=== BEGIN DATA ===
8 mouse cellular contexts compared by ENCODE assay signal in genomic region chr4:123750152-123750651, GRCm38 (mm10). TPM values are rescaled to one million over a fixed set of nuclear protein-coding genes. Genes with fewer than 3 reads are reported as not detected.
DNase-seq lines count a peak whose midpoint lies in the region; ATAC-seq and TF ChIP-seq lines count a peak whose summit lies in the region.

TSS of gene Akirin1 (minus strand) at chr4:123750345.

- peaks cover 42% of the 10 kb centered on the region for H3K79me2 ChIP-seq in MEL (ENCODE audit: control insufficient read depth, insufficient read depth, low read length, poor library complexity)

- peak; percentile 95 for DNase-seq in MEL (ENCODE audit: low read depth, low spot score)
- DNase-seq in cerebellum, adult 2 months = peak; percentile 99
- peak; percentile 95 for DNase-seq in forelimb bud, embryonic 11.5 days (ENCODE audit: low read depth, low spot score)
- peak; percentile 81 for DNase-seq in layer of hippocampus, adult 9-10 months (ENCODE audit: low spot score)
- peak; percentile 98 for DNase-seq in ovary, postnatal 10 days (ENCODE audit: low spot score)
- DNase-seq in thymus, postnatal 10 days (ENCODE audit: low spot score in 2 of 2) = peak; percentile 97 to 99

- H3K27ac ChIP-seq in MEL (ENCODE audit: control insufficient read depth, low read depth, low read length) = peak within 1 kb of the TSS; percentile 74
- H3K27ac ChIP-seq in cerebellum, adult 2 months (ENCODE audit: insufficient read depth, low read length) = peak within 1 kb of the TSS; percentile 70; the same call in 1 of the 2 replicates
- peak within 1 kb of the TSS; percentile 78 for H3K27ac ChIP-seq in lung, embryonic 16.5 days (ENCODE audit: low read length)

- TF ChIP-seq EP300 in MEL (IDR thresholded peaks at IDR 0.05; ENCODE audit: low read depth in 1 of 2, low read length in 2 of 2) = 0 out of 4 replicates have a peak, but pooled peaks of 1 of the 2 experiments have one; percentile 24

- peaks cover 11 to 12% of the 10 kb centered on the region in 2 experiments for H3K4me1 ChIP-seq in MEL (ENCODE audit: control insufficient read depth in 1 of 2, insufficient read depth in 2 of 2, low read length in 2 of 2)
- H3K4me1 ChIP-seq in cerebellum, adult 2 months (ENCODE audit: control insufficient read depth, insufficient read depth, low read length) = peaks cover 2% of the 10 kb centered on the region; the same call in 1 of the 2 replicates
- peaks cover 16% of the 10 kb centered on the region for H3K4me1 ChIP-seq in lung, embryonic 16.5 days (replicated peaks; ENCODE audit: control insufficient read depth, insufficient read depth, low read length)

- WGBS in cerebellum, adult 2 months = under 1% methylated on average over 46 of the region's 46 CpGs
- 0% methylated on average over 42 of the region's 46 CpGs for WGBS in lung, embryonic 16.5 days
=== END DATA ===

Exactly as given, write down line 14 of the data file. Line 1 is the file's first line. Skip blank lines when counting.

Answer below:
- TF ChIP-seq EP300 in MEL (IDR thresholded peaks at IDR 0.05; ENCODE audit: low read depth in 1 of 2, low read length in 2 of 2) = 0 out of 4 replicates have a peak, but pooled peaks of 1 of the 2 experiments have one; percentile 24